Once an immigrant has been removed (deported) from the United States, federal immigration laws make it very difficult to return. In most cases, the immigrant becomes what's called "inadmissible," and must spend several years outside the United States before a return is legally allowed.
This is true even if the immigrant might normally be granted an immigrant visa or green card, for example through marriage to a U.S. citizen. There is some hope in this particular case, however. The immigrant might be able to apply for a waiver of admissibility, allowing early return and receipt of an immigrant visa or green card (lawful permanent residence).
After having been removed from the United States, the inadmissibility laws set varying amounts of time during which the person will be barred from reentering the U.S. legally.
Unfortunately, the legal terminology is quite technical. We'll give you a brief rundown here, but analyzing the law and applying it to your own situation will require an attorney's help. For example:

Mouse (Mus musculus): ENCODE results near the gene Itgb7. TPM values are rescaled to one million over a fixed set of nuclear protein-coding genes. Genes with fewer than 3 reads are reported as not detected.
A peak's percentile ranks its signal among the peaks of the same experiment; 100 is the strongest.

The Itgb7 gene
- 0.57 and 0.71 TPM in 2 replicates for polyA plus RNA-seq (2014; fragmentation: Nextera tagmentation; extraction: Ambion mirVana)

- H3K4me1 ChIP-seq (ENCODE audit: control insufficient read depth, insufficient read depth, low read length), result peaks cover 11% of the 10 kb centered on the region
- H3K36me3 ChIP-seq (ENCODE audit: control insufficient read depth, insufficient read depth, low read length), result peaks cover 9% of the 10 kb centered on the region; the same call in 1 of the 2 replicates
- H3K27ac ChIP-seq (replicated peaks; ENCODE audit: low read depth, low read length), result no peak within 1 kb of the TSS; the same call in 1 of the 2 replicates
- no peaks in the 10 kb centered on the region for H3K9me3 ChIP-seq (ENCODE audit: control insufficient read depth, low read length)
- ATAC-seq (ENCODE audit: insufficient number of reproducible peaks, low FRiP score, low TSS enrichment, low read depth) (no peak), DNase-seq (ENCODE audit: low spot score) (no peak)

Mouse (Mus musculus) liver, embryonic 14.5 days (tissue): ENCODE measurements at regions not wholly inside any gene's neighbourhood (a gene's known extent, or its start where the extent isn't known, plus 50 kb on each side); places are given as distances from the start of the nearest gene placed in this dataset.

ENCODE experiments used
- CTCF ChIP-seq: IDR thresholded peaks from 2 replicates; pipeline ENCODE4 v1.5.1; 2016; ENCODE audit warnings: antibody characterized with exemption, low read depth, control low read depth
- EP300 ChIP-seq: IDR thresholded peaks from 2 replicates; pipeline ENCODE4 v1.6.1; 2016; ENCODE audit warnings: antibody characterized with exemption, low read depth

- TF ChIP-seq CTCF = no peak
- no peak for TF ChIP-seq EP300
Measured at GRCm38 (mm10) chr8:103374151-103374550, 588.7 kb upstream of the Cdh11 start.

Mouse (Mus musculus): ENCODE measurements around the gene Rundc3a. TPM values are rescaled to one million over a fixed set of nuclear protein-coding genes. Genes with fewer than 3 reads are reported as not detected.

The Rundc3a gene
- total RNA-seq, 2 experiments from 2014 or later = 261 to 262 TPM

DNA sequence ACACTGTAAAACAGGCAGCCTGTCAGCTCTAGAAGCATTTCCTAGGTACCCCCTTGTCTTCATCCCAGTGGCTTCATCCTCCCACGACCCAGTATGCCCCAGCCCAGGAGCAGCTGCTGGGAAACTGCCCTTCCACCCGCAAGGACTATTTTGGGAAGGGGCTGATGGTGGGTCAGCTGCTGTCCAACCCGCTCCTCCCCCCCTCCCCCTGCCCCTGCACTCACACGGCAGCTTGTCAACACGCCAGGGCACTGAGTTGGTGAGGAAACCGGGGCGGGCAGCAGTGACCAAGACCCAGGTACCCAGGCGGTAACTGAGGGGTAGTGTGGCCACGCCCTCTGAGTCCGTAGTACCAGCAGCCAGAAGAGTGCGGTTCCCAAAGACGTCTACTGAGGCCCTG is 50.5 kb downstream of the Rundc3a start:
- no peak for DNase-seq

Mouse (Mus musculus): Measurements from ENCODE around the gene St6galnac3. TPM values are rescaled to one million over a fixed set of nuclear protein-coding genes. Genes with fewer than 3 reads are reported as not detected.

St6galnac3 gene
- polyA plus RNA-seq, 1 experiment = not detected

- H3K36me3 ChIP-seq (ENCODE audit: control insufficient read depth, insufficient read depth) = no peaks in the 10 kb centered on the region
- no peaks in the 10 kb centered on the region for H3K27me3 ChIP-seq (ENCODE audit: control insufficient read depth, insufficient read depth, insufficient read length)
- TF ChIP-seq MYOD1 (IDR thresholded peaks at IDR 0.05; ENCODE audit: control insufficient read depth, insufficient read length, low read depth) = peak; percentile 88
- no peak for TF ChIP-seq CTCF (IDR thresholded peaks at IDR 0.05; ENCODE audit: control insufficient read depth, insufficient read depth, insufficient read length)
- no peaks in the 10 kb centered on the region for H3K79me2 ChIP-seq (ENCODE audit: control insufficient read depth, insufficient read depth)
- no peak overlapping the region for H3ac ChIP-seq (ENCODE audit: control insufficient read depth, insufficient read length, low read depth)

If you are married to a U.S. citizen, then you are considered an "immediate relative" under the family categories found within U.S. immigration laws. That means that, in theory at least, you can apply for an immigrant visa (green card).
However, anyone can be denied a green card if found inadmissible. So, as part of your application, you'll need to apply for a waiver of inadmissibility. Such a waiver is available in most of the situations described above. But you'll need to present convincing and sympathetic reasons why the waiver should be granted.
If you've been removed or deported from the United States and have any thoughts of returning, consult with an immigration attorney first. In fact, look for an attorney with a sub-specialty in reentry after removal, who both understands the laws and has succeeded with past waiver requests. This is a tricky area of the law, and you'll need help from someone who is knowledgeable and experienced.